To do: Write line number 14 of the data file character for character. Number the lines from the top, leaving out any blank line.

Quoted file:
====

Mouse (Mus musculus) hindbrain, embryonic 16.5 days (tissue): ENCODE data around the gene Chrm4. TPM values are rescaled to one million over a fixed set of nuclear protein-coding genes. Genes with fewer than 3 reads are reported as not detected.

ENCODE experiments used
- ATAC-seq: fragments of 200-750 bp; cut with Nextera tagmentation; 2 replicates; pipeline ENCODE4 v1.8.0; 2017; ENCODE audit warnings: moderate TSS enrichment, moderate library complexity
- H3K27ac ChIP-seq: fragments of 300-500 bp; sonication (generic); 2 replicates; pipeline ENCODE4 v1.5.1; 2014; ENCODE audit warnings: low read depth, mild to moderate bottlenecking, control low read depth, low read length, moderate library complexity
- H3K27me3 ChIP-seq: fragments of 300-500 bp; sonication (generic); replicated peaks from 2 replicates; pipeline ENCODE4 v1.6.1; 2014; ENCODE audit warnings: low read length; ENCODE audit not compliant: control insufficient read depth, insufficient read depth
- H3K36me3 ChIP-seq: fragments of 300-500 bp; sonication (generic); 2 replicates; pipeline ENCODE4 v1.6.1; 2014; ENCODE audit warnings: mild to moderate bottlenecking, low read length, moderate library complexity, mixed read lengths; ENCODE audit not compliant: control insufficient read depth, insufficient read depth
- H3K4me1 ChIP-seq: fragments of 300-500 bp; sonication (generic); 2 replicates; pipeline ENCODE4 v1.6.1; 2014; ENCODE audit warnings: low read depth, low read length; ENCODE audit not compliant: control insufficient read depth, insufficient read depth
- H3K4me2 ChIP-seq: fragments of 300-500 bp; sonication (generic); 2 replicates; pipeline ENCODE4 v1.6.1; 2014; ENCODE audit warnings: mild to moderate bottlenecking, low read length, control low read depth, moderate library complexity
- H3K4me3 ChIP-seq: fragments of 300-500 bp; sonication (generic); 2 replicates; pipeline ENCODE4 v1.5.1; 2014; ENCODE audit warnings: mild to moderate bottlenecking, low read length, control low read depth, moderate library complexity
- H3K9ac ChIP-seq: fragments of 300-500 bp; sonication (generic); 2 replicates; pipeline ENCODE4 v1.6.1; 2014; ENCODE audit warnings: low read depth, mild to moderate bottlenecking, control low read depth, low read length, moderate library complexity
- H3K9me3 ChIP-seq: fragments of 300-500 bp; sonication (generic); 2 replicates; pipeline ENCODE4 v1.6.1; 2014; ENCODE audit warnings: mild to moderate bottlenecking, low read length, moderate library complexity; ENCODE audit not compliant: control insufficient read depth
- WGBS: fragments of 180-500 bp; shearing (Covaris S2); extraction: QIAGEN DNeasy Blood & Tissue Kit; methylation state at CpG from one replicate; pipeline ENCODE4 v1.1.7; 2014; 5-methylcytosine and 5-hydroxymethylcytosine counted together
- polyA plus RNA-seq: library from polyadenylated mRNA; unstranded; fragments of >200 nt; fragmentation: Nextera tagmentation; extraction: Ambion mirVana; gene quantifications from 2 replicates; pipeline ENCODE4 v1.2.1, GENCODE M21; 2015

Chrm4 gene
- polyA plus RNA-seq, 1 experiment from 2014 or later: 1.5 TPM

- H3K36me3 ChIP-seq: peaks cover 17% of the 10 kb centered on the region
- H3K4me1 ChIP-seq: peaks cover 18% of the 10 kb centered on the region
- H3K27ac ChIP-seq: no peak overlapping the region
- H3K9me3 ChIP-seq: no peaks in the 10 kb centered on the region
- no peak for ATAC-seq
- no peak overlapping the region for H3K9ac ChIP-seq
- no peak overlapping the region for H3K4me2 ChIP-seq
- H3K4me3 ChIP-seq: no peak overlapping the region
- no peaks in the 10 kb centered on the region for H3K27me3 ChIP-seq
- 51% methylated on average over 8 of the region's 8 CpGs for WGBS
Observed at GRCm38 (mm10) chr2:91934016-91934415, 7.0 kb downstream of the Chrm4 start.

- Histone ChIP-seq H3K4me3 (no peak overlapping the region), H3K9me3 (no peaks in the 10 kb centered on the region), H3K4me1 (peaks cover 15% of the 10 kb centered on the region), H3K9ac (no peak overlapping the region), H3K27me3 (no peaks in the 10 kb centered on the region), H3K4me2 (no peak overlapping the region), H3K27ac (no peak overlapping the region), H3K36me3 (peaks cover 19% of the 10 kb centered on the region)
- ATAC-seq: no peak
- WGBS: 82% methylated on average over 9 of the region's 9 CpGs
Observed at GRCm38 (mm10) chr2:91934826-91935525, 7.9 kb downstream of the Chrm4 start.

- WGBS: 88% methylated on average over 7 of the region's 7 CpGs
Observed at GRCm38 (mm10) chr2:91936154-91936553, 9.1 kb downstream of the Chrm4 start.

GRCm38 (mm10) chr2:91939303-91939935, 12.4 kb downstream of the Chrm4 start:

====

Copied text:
Chrm4 gene